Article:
n South African Medical Journal - Parents' perceptions of HIV counselling and testing in schools : study methodology deeply flawed : correspondence

Volume 104, Issue 5
  • ISSN : 0256-9574
  • E-ISSN: 2078-5135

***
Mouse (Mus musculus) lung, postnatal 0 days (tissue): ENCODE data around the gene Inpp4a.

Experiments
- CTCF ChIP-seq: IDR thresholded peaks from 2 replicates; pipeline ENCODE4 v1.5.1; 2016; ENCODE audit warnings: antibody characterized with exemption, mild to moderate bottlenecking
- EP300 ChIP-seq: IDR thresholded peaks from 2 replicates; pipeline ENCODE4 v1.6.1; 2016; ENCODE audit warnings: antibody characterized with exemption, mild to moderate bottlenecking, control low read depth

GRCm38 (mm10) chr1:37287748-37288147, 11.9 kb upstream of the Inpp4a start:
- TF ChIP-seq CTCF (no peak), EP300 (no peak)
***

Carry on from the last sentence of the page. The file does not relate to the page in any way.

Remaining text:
I am responding to the article by Gwandure that appeared in the January . The article claims to explore parents' views on the HIV counselling and testing campaign to be conducted in high schools, within an interpretative qualitative paradigm. This is an interesting and important topic. However, the methodology of the study is deeply flawed and unfortunately gives qualitative research a bad name. While the authors' sampling for a qualitative study was acceptable, it is unclear what their 'snowballing' means. Since there are so many parents of children in high school (and it is not a sensitive issue to be such a parent), it is unclear why snowballing was necessary; in fact, it creates an unnecessary clustering of possibly like-minded people. This, however, is not my main objection (nor is their description of 'black' people as one ethnic group). My main problem with the methodology is that all the data that are presented are quantitative. If this was a quantitative study, then of course the sample of 20 and the sampling process would be woefully inadequate. Presenting the numbers in this context has no meaning and is irrelevant. Had this study been a quantitative one with an adequate sample, it might have had some validity. However, it fails on both qualitative and quantative fronts.

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